Daisy is the sole surviving kitten (as far as I know) from Zelda’s final litter. She was born September 30, 2016. Daisy had her spaying appointment on April 3, and when I picked her up, she had post-surgical instructions to be kept in the house for 10 days. Sometime during that time, Daisy became an indoor kitty.
Current Outdoor Cats
Walter is a gorgeous kitty. He’s been neutered and is current on shots, but we don’t see him often. He loves Fancy Feast and will allow us to pet him while he eats. He seems to enjoy the petting, but Fancy Feast must be part of the equation. In 2016, he’s become a much more affectionate kitty, enjoying petting.
Zelda has been a prolific kitten producer for several years. She’s Sapphire’s mama. She was Nick’s mama, and she’s Daisy’s mama. She may be mama for several other local cats, but I haven’t verified that. In November, 2016, I’d earned enough of her trust for her to allow me to trap her. She’s been spayed and has current vaccinations. She acts like she wants to be near us, but she doesn’t quite trust us yet.
Cats and Dogs Who Have Gone to the Rainbow Bridge Since 2005
Nick: March 28, 2017
Nick was in Zelda’s second to last litter. He had at least two other litter mates who disappeared (I may have seen them on the game camera recently, but I’m not sure). Nick gravitated to us. I was able to trap him the same day I trapped Zelda, and he got neutered and vaccinated. He showed promise for developing into a cuddly kitty. Unfortunately, he was struck by a car on the morning of March 28 and killed instantly.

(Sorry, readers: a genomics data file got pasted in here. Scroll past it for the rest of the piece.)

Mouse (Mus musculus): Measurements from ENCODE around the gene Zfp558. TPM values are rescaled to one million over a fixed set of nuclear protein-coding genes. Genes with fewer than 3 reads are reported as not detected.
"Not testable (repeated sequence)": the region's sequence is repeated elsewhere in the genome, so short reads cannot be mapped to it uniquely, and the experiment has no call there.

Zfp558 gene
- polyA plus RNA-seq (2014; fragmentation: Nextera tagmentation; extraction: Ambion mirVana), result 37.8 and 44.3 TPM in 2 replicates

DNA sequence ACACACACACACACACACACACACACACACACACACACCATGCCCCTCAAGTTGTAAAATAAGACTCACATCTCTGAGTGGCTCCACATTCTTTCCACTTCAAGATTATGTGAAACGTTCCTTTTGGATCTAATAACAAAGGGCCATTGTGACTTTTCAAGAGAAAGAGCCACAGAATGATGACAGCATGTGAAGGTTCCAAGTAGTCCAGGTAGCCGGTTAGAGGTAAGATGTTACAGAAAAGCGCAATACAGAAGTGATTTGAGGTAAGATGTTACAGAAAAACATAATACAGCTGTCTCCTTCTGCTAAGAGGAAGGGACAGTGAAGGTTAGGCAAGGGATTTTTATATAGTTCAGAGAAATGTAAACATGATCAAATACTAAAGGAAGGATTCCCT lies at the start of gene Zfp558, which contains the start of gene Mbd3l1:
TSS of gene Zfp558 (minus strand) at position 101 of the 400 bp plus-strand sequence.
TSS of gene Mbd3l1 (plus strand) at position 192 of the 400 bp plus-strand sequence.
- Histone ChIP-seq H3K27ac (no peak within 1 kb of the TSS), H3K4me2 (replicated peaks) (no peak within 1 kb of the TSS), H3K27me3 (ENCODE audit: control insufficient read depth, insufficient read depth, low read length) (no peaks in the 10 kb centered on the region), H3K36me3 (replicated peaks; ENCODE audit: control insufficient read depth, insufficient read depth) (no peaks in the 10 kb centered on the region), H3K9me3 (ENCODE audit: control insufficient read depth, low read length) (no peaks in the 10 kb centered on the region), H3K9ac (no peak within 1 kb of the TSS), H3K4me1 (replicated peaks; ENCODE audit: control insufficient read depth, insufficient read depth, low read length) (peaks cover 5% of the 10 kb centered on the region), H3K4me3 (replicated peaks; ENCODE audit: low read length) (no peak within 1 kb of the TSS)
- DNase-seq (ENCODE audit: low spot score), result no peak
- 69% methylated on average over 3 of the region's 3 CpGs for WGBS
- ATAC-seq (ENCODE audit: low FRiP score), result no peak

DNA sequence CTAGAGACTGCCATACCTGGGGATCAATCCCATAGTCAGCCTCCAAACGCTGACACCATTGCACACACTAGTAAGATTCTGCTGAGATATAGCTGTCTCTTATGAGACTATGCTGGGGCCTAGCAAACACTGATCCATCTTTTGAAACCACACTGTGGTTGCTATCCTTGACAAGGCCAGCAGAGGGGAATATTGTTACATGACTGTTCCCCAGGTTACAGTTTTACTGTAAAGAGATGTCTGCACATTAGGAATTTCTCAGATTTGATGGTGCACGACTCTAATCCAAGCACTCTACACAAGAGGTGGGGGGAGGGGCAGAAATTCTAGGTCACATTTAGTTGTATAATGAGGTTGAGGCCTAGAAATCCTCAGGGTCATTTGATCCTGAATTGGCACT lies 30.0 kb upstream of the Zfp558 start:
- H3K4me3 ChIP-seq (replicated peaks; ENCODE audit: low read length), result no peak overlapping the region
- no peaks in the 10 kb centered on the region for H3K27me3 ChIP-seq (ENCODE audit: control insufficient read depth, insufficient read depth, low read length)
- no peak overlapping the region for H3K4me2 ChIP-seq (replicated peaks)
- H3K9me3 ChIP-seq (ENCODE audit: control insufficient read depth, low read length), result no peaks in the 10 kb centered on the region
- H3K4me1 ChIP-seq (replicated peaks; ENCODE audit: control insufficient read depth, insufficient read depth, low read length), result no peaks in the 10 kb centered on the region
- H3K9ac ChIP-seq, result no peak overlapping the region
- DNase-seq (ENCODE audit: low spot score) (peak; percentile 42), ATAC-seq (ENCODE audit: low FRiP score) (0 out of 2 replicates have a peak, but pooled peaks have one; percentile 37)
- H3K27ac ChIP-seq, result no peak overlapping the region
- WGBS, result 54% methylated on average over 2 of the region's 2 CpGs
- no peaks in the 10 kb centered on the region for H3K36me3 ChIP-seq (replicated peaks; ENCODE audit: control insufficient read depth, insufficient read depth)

Boomer: November 28, 2016
Boomer has been around for a little while. We thought he and Walter were the same cat until we saw them both at the same time one night. Walter is silvery, while Boomer has a more brown undercoat. There are other ways to tell them apart, but that’s the easiest. We haven’t been able to get closer than within a few feet of Boomer. When I was finally able to lift Boomer into a carrier, he tested positive for FIV and leukemia.
Gray Socks: September 6, 2016
Gray Socks wasn’t officially one of my outside cats, but he was becoming that way. He made regular appearances on the game camera. He began being willing to be petted, so I scooped him up to take him in to be neutered. Unfortunately, he tested positive for FIV. Dr. Val held him back to euthanize him later. He trustingly went into a cage in the back, and my last sight of him was of him on his hind legs surveying the area with interest. Such a sweet kitty. So heartbreaking.
Junior: January 22, 2016
For a long time, we didn’t realize we had three outside cats other than Sneaky. Junior appears to be the youngest of the three boys. He will come to us for Fancy Feast. He’s very talkative. We can pet him, but he’s very jumpy. We have not been able to capture him to get him neutered or to get him his shots yet. We anticipate 2016 will be the year for that. Junior’s tail has a distinctive curve. He also has a twin, probably a brother, but that kitty has a collar, so he belongs to somebody. In January, I caught Junior to get him tested, neutered, and returned to the yard. Unfortunately, he test positive for FIV, which is a death sentence to an outdoor kitty.
Natasha: April 22, 2015
Pretty Boy Floyd: October 20, 2014
Mr. Moose: June 14, 2014
Millie: January 18, 2012
Dazzle: July 5, 2011
Pericles: May 21, 2009
Hershey: October 25, 2009
Magellan: June 18, 2005